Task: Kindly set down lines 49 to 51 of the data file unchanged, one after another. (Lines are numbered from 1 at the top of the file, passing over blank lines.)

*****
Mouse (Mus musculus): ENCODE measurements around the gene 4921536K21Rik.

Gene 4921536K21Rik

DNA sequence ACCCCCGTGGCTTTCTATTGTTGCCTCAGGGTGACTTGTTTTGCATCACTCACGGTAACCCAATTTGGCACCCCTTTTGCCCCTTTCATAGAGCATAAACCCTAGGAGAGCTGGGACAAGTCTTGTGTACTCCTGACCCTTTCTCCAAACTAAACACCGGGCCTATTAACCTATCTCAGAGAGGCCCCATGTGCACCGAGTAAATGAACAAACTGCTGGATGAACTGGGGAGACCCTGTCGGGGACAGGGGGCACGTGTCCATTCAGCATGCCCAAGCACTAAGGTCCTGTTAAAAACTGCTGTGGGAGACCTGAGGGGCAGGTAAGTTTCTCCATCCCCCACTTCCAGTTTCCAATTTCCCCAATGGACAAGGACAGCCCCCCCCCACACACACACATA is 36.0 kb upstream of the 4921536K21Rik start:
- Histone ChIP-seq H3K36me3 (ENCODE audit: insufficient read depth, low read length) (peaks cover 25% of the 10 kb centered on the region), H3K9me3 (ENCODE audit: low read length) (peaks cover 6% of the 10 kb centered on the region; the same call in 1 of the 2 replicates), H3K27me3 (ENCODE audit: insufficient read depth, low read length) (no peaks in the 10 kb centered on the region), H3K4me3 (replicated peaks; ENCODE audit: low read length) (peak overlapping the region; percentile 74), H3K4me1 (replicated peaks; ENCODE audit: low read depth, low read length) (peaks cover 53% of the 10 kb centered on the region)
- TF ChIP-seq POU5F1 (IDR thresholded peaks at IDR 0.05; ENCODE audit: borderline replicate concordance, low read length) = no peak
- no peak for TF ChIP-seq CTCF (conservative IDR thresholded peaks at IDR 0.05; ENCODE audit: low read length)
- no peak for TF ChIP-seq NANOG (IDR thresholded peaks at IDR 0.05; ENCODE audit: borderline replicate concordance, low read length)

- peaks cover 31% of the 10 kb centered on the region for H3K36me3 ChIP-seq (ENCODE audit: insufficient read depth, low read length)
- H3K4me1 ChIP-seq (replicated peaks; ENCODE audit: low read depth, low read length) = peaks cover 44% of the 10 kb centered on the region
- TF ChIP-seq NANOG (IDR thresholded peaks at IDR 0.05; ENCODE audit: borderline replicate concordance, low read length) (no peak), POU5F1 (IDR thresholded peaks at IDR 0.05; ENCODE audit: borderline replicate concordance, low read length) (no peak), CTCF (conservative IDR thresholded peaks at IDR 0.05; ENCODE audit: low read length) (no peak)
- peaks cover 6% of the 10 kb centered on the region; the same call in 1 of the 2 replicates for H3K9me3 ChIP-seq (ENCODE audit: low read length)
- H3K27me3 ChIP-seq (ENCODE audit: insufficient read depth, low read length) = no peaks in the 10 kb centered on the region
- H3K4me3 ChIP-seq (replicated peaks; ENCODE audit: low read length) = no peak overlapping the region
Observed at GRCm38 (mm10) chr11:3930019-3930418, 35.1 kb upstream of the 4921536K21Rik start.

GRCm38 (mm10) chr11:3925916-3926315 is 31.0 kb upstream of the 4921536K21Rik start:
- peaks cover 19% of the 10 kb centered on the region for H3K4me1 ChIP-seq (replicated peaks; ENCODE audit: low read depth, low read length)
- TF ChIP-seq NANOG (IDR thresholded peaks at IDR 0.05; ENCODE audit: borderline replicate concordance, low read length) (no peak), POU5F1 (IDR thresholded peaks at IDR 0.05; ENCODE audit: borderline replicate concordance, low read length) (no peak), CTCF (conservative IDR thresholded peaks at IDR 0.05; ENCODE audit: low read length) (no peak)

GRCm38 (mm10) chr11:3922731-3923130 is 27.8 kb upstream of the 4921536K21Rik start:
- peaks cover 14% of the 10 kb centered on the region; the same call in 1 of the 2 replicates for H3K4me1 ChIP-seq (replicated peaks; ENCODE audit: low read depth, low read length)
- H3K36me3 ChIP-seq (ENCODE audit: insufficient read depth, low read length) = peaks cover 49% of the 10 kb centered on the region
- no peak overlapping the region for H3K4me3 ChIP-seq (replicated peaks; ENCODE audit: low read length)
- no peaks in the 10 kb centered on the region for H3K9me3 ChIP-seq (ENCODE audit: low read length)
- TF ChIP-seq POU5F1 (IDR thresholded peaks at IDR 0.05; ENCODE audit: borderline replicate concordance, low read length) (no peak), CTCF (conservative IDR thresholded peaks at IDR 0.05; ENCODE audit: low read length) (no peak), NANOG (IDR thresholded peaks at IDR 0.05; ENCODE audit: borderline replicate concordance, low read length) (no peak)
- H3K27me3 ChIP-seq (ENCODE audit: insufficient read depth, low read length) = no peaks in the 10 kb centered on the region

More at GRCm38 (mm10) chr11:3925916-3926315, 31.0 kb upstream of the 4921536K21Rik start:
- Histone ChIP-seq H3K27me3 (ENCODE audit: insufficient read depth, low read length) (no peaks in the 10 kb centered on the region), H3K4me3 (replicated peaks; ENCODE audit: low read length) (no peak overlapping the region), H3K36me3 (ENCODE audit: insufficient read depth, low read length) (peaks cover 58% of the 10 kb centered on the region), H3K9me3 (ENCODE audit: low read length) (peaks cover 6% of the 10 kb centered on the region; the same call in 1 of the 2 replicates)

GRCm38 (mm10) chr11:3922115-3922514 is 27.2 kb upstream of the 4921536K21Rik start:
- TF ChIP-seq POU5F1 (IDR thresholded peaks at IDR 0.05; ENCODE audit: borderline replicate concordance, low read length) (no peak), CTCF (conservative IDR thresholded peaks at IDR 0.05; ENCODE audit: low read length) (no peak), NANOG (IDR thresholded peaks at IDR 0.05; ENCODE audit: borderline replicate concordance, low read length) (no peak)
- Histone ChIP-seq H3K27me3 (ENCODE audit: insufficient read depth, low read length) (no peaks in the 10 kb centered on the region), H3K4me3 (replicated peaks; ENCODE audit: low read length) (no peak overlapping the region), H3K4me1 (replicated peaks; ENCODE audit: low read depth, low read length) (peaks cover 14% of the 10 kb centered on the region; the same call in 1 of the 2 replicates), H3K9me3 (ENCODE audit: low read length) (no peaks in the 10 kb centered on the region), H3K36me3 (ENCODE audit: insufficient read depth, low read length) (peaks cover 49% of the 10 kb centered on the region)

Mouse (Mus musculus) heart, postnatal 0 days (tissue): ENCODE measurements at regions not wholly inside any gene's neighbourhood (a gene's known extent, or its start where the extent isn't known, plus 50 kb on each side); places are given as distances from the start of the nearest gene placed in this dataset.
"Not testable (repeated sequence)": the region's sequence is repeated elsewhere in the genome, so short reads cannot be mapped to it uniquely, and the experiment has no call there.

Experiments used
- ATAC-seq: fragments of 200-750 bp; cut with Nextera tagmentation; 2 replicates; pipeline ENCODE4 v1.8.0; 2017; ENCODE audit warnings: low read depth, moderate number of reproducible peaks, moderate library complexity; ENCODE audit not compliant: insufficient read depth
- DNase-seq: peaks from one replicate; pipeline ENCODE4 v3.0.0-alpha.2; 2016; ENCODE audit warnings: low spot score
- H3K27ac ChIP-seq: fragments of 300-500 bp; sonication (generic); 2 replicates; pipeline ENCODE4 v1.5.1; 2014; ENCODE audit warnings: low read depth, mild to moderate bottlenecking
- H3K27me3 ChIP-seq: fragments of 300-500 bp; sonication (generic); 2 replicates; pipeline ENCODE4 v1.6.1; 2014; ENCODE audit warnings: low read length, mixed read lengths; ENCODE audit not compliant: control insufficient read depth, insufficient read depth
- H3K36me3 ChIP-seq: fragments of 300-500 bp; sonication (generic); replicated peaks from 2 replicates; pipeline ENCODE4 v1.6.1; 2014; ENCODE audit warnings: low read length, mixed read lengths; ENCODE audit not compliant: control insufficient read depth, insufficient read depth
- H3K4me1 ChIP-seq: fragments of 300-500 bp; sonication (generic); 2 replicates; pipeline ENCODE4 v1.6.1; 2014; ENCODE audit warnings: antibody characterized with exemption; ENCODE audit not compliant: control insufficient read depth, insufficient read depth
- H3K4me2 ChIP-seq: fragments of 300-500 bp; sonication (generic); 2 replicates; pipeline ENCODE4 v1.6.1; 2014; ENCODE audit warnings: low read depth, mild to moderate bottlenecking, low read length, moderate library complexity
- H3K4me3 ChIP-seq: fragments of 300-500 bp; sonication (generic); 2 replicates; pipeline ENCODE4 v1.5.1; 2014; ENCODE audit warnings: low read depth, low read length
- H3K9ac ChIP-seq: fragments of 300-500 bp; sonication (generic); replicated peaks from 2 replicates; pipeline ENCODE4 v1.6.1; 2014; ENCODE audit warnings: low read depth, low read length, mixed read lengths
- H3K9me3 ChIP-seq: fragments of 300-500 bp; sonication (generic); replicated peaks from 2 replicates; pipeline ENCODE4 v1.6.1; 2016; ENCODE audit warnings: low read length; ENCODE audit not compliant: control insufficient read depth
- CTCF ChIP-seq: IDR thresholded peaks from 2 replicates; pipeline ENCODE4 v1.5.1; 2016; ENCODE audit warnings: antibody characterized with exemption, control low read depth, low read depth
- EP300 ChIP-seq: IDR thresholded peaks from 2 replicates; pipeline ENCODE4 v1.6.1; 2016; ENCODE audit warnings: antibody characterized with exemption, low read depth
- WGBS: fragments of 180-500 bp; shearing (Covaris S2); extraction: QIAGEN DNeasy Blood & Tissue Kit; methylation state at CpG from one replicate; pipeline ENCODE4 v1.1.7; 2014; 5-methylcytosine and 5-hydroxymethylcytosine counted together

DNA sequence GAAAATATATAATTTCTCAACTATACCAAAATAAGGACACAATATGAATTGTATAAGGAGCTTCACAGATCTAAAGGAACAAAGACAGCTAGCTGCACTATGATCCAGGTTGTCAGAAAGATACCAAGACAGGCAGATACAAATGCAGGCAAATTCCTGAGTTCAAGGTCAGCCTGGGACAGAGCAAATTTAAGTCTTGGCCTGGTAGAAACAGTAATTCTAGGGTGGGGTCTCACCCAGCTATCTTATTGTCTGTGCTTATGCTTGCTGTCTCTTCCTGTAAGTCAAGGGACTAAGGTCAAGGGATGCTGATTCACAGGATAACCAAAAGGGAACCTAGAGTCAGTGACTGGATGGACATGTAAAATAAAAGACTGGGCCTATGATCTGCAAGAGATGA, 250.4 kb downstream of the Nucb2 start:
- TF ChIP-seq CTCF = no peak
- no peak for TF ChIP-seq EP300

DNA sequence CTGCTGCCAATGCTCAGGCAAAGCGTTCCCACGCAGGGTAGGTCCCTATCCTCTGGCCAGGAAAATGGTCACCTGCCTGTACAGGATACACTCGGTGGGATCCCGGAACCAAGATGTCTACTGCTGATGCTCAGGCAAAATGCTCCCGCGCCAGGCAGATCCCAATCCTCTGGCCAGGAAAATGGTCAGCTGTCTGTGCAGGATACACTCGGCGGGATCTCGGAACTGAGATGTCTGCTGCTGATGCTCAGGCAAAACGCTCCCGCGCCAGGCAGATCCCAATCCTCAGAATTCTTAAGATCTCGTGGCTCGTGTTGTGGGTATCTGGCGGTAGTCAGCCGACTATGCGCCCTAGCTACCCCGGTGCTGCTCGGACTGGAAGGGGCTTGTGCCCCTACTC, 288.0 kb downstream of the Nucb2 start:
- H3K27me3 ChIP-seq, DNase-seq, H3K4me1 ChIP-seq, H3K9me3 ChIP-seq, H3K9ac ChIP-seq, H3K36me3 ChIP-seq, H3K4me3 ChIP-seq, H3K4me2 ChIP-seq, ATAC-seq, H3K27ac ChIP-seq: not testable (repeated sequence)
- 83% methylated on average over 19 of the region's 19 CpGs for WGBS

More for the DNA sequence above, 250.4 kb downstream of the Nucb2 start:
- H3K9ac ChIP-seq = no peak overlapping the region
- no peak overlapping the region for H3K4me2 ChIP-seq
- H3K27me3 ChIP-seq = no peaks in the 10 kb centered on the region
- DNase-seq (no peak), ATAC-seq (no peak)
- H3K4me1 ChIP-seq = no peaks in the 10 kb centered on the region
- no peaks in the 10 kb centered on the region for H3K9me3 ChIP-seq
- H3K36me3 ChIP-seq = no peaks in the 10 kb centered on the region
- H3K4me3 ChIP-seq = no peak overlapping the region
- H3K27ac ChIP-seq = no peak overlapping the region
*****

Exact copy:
DNA sequence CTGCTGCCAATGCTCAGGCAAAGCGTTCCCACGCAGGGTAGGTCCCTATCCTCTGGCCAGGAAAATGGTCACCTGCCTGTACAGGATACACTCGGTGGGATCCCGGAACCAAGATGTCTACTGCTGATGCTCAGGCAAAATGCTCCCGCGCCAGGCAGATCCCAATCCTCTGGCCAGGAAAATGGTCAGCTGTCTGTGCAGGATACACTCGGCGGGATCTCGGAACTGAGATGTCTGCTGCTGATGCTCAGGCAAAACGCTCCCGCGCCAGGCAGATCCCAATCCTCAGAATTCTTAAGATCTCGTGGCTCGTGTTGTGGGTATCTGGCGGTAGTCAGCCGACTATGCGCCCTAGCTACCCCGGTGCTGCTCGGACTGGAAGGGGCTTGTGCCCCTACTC, 288.0 kb downstream of the Nucb2 start:
- H3K27me3 ChIP-seq, DNase-seq, H3K4me1 ChIP-seq, H3K9me3 ChIP-seq, H3K9ac ChIP-seq, H3K36me3 ChIP-seq, H3K4me3 ChIP-seq, H3K4me2 ChIP-seq, ATAC-seq, H3K27ac ChIP-seq: not testable (repeated sequence)
- 83% methylated on average over 19 of the region's 19 CpGs for WGBS